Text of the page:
Category Archives: Preventing nappy rash

Rashes in babies and children

Finding a rash on your baby’s or child’s skin can be pretty alarming, and may have you rushing to the GP’s surgery before you can say impetigo!

As a mother of two, I still like to get a rash checked by a doctor, even if it is one I’ve seen several times before, and while the temptation is to assume that a rash can mean meningitis, it is comforting to know that there are multiple other, much less serious causes of rashes in babies and children.

First, there is plain old nappy rash, which children can be particularly prone to developing during illness or teething, when a very acidic deposit can burn sensitive skin in the few seconds it takes to grab the changing bag. Check and change your baby regularly and ask daytime carers to do the same. Also, aim for some nappy-free time during the day if possible.

If your child does develop nappy rash, soothe first with clean, warm water – I like to sit mine in the bath for a few minutes to soak away any remnants that might still be causing pain. Then smother the area with an antiseptic nappy cream such as Sudocrem.

Children are also prone to heat rash, especially when we overzealous mums wrap them up in too many layers! This appears as tiny red bumps or sometimes blisters and can occur when children get hot and sweaty, usually clearing quickly.

Then there are rashes associated with infection. Rashes can be associated with specific viruses such as measles, chickenpox or the hand, foot and mouth virus, or with bacterial infections such as impetigo, all of which your doctor will be able to identify due to their classic appearance.

Rashes in babies and children

And, of course, there is meningitis, which can be bacterial or viral, and is strongly associated with a characteristic and distinctive rash and requires immediate treatment.

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How do reusable baby wipes work?

Reusable baby wipes sound kinda gross. Actually they’re quite awesome. Or at least in theory.

I have never used reusable wipes but I have a couple of mummy friends who do, and they swear by them.

So I thought I’d investigate.

First and foremost; how do reusable baby wipes work? The standard modus operandi of ‘the reusable wipe’ is as follows:

* The wipes sit in a container filled with approximately 2cm of water and an essential oil blend – and they’re ready to use. Used wipes go in a ‘mucky wipes container’ that is filled with approximately 5cm of water and an essential oil blend that keeps the mucky wipes smelling sweet.

Most start up kits contain a mesh back that sits in the mucky wipes container and saves you having to touch the used wipes – thank goodness!

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Mummy Blogger post of the week

Our Mummy Blogger post of the week goes to Bloggomy, by Louise.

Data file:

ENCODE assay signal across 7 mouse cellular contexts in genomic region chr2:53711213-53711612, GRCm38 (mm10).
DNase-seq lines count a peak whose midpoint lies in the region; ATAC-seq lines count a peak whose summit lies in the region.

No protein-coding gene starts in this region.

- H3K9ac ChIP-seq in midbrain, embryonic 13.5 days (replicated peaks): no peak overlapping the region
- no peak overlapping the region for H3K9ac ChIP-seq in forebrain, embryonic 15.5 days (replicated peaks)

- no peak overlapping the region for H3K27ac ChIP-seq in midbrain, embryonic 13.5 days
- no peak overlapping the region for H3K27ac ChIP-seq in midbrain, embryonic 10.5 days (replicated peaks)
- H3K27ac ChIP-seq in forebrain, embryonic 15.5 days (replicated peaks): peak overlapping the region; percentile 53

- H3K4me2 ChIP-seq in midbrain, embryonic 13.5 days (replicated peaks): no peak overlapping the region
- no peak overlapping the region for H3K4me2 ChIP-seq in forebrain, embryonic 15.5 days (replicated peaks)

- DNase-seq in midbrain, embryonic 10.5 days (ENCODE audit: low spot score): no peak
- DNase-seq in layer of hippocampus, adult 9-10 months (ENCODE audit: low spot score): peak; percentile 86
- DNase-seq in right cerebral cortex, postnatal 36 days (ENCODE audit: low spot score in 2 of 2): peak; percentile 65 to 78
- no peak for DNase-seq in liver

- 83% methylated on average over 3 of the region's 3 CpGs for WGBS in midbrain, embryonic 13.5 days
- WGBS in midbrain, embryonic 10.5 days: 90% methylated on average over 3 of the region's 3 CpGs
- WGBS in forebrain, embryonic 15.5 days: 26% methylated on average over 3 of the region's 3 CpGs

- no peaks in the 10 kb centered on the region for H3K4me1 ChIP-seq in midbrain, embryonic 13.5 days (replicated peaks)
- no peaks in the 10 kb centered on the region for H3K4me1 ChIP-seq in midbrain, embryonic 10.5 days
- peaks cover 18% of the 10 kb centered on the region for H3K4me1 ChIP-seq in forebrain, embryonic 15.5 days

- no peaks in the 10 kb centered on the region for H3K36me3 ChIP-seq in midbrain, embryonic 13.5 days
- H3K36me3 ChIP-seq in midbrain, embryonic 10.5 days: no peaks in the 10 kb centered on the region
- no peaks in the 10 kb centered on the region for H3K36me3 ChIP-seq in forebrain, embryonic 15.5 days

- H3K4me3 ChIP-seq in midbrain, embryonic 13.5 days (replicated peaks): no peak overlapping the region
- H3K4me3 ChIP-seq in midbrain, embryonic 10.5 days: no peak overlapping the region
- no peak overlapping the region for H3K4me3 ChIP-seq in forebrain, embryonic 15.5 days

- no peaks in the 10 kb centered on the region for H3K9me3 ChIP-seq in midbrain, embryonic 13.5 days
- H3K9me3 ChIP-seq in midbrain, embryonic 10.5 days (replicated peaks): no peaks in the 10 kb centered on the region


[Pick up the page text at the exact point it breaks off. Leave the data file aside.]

You can’t put a value on experience and this blogger has had tons! a Full time Mum to 4 children. They are 19, 11, 9 and the smallest was born in October 2010….

Enjoy the post on ‘If it isn’t broken‘.

As a Mum of 4 multi-generational (thanks for the term Wendy) children a lot has changed in terms of pregnancy and childcare advice and products since I was first pregnant 20 years ago.

Even the pregnancy notes that you carry around have changed from a small cardboard sheet in a cardboard sleeve from my first pregnancy to the huge A4 folder you have these days.  One of the few things that have changed is the Bounty information packs that you receive when pregnant, as you have your baby, and then in the months after.  They contain leaflets, money off vouchers,  product samples and a great Bounty book with all sorts of helpful information in.

Sadly most of the money off vouchers are for disposable nappies (no good for us real nappy users) and I would really like to see some incentive included for those choosing the non-disposable route.  The one product that I keep and always use from the packs is the small handy sized pot of Sudocrem Nappy Rash Cream.

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Mummy Blogger post of the week

Our Mummy Blogger post of the week goes to Nicci for her Bubbaloves blog.

Bubbaloves is a nice refreshing take on the joys of parenting. In the post below, she talks of the pain of ‘Sleepless nights and Restless days‘.

sleepless nights, restless days

I think all mums and dads know the feeling where they really have pleaded for just 5 more minutes in bed, the nights where their gorgeous little man, or beautiful little princess has kept them awake, thinking its playtime at 3 am , or even when little ones so tired but can’t sleep due to pain from teething, colic or nappy rash!?!

What’s a mum to do? With my first born, whenever he woke up he just wouldn’t settle back to sleep, we both worked full time at the time and it was much easier to place him into our bed, where he would drift back to sleep and we could catch a few more hours of much needed rest.

It was a fantastic short term solution, but thinking back it was a massive mistake.

Bradley my son got so used to sharing our bed he would point blank refuse to go into his cot, my second bundle of joy came along when Brad was 1 year old and there was no way i was making the same mistake with her.

From the moment we arrived home i set a routine and stuck to it. Afternoon naps, strict bedtime and HER OWN BED!

My daughter took to her routine with ease and slept through most nights from being newborn, It was the complete opposite to my son.

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